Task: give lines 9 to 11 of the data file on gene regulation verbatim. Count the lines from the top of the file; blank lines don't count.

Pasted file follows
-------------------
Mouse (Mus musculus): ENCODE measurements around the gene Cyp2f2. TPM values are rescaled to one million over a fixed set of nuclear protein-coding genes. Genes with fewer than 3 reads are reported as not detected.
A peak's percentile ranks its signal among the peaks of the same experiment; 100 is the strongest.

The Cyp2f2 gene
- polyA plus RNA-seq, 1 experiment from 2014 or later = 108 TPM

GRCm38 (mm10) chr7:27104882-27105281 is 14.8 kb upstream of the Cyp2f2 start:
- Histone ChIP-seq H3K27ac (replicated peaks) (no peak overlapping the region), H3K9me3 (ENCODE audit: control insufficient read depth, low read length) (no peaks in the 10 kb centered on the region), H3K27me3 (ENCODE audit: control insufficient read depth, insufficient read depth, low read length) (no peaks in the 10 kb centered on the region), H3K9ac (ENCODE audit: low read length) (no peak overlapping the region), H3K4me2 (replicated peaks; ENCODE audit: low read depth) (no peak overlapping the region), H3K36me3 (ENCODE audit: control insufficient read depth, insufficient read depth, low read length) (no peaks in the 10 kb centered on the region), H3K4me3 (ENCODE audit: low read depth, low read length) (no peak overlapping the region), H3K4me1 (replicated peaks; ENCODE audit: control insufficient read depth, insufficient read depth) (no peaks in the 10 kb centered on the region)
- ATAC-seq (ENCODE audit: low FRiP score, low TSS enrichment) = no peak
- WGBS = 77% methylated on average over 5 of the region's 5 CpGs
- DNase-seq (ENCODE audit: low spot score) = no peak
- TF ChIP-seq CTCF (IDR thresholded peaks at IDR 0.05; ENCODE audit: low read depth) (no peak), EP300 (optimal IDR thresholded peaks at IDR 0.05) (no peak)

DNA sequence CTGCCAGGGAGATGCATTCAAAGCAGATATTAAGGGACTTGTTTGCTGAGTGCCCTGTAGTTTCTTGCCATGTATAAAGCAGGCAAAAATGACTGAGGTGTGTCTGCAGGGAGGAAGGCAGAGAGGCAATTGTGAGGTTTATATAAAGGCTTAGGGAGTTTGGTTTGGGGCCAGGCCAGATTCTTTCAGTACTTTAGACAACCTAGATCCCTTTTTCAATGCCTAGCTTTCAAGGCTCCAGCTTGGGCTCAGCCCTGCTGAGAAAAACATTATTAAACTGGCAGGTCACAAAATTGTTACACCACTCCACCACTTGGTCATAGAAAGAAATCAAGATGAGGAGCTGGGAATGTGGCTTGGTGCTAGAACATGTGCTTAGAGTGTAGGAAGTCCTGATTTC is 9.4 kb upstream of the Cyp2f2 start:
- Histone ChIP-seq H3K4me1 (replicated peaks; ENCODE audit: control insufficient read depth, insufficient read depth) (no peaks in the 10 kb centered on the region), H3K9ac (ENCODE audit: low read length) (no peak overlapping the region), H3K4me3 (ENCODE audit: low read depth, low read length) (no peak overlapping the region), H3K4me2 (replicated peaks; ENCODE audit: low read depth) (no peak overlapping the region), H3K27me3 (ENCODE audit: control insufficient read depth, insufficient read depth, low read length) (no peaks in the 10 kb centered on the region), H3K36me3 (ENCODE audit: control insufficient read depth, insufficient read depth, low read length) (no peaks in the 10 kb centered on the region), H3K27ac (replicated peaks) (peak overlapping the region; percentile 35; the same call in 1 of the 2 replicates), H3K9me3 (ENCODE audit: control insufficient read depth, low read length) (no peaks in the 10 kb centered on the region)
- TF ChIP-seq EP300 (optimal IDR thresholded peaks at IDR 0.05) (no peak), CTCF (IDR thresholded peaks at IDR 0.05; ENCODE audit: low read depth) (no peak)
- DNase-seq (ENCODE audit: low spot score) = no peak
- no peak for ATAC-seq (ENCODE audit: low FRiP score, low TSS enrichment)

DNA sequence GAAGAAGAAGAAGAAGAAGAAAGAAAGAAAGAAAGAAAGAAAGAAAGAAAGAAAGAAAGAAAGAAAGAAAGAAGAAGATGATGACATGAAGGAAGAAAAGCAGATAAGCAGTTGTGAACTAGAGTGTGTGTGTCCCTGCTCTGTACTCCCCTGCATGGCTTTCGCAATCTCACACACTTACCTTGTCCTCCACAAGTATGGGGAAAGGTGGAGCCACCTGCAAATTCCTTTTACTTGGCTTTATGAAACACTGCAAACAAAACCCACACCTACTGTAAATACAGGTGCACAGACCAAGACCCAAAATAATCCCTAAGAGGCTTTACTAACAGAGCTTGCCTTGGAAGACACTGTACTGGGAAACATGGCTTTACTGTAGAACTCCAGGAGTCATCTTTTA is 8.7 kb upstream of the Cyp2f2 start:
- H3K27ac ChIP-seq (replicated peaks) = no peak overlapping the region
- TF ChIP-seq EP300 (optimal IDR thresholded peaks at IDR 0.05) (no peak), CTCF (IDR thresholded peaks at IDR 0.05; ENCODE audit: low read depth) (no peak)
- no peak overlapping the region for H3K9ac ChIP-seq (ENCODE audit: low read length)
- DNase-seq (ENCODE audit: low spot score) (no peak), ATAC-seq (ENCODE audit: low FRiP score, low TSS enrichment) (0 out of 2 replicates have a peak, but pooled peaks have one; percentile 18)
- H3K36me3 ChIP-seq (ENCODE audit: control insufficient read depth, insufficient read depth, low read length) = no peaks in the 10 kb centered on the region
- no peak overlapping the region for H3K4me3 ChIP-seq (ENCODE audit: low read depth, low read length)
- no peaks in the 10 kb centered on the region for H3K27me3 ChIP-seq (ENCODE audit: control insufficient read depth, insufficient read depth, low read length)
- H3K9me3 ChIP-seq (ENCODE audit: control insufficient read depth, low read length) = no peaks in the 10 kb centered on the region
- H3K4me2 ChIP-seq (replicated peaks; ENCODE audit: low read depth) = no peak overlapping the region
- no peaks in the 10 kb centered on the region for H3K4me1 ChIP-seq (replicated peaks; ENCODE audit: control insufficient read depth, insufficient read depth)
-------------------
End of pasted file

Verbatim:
- DNase-seq (ENCODE audit: low spot score) = no peak
- TF ChIP-seq CTCF (IDR thresholded peaks at IDR 0.05; ENCODE audit: low read depth) (no peak), EP300 (optimal IDR thresholded peaks at IDR 0.05) (no peak)

DNA sequence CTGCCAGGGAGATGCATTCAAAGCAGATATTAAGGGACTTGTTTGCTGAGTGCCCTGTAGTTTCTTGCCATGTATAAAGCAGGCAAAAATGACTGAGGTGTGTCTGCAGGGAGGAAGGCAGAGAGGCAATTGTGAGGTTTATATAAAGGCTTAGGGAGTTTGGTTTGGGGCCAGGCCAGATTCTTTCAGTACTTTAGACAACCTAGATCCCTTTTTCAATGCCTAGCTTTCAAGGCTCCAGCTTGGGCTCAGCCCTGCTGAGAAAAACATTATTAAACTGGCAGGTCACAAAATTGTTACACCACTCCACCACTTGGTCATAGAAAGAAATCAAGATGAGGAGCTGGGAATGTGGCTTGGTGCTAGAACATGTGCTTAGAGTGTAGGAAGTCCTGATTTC is 9.4 kb upstream of the Cyp2f2 start: